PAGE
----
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Letters to the Editor – March 2008

A glimpse into what matters
I wanted to give you an update on Mark, the young man in my article, “The freeing force of laughter” in the August issue. His mother called to tell me he died at the end of January. Before he died, he drove his car to visit friends in California, and he did a fair bit of living.
He was so proud to have his story in print, and so was his mother. Sometimes we get glimpses into how our actions matter to others, in ways we would have never imagined.
Mary DeLisle-Berry, RN
Ypsilanti, MI

A question of visibility?
I found ANA’s letter of concern about the proposed Office of National Nurse (ONN) interesting, but I wonder why ANA took so long to register an opinion (“Headlines from the Hill” in the December issue). The ONN proposal has been on the front burner for some time.
Like most nurses I know, I am a strong supporter of public health programs and public health nurses. I work to stay fairly well informed, even in retirement. Yet, I cannot tell you who holds the position of Chief Nurse Officer (CNO) of the U.S. Public Health Service. And no where in the article was this person identified by name. Is it possible that the low visibility of the CNO fed into the need to create an ONN to heighten awareness of the versatility of professional nursing and its ongoing service to the public?
Patricia van Betten, RN
Blue Diamond, NV

Response from ANA:
The ANA has long held concerns about the proposed creation of an ONN. ANA initially shared these concerns in a New York Times Op-Ed just 5 days after the proposal arose.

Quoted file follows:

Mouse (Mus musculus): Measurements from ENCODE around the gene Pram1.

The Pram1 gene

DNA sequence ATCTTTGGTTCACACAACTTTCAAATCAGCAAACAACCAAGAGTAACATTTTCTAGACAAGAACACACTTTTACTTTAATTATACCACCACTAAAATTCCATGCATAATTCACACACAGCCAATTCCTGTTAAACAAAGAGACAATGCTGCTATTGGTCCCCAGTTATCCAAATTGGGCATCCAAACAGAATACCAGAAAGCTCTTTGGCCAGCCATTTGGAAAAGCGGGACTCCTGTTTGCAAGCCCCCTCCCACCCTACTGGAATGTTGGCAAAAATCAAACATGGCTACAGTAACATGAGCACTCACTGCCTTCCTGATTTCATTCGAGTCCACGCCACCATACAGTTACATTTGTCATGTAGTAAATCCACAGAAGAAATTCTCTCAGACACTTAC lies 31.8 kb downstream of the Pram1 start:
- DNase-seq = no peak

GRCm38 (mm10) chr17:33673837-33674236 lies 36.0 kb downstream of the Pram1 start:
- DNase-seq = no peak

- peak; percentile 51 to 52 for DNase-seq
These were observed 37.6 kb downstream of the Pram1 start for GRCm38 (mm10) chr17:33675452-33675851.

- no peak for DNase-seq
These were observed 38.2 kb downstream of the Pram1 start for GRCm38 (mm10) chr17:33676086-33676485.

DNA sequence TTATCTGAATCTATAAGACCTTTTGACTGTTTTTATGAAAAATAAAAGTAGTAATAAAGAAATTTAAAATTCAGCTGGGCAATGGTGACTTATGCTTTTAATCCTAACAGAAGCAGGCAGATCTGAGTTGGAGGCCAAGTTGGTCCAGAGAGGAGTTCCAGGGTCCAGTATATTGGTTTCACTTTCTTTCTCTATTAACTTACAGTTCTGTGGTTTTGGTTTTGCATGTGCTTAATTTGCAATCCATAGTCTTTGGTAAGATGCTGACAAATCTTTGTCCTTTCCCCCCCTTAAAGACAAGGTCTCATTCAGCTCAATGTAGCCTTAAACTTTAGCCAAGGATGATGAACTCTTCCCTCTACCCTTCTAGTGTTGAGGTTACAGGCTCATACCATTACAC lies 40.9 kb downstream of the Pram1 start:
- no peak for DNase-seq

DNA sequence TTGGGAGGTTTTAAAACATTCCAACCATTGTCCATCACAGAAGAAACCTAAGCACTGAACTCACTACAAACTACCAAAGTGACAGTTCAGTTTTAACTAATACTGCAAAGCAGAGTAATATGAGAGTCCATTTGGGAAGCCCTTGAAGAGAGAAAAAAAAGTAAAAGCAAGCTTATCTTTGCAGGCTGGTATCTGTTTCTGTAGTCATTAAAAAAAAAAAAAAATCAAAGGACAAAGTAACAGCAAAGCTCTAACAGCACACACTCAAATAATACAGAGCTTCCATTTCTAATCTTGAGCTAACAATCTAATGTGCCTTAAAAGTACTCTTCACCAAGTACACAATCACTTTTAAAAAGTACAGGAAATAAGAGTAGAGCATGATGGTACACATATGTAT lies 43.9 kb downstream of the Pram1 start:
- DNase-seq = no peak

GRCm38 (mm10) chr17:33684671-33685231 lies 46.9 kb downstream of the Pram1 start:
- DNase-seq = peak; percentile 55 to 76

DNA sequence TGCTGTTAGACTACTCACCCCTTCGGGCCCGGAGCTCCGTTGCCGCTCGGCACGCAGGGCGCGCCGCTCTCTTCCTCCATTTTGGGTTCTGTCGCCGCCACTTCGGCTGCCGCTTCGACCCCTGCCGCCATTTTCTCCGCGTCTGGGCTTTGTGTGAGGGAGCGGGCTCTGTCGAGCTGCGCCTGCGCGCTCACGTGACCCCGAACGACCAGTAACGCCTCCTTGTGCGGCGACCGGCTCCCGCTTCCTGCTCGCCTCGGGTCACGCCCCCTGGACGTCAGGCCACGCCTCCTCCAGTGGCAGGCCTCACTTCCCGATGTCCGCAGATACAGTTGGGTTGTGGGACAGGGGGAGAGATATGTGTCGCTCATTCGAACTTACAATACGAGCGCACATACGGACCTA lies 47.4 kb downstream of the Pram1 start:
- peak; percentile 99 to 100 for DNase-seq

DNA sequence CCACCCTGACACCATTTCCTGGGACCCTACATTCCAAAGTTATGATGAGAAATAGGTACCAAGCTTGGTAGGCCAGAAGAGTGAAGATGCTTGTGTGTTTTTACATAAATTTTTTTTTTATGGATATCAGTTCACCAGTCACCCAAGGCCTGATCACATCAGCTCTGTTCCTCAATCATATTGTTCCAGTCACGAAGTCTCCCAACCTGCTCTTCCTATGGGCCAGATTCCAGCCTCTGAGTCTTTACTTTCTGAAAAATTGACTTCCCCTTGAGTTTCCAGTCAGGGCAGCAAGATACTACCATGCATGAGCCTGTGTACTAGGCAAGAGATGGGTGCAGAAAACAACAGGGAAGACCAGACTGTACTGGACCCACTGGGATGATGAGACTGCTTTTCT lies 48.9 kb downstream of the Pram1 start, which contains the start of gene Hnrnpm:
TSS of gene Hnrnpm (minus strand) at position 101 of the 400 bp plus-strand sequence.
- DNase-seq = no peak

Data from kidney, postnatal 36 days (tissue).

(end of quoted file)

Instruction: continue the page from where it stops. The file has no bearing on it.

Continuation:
Clearly, ONN supporters are well intentioned, and ANA supports strengthening the CNO’s role. However, we do not believe that a title change or added visibility for the CNO would be a panacea for the nursing shortage or our current health care crisis.
More complicated, real answers to these challenges lie in the advancement of legislation, empowerment of nurses to run for office and seek agency appointments, and involvement of all nurses in the legislative and political processes. No individual, regardless of title, could be as powerful a voice for the profession and patients as the millions of RNs who comprise the country’s largest group of health care professionals.
Michelle Artz, MA
Associate Director of ANA’s Department of
Government Affairs

Barriers for nurses with disabilities
As a working APRN with multiple sclerosis, I found “Ready, willing and disabled” in your August issue to be an accurate description of the barriers nurses with disabilities face. In my 13 years of working disabled, I’ve found that when my peers support me but the administrators don’t, the result is a hardship for every nurse involved because of interpersonal conflicts caused by a fractured approach. On the other hand, I’ve had the good fortune to work at a facility where all nurses (disabled or not) were treated extremely well and where I felt recognized for my expertise and received the same opportunity as other nurses. Thank you for tackling this issue.
Julie A. Follett, MSN, CNS, APRN
New Britain, CT

Pertinent and praiseworthy
What a great magazine you have! I have been a nurse for 25 years and have read all the nursing magazines. Yours is by far the best.
I’m a manager on a telemetry floor and encourage my staff to read your articles; so many of them are pertinent to our floor.
Nikki McConkey, RN
Westmoreland, NY O

We welcome your comments. You may submit letters to the editor electronically at www.AmericanNurseToday.com/letters. Or you may send them by regular mail to: Letters to the Editor, American Nurse Today, c/o HeatlhCom Media, 259 Veterans Lane, 3rd Floor, Doylestown, PA 18901. Please include your full name, credentials, city, state, and daytime phone number or e-mail address. Letters should contain no more than 250 words and will be edited for grammar, length, content, and clarity. All letters are considered American Nurse Today property and therefore unconditionally assigned to American Nurse Today.

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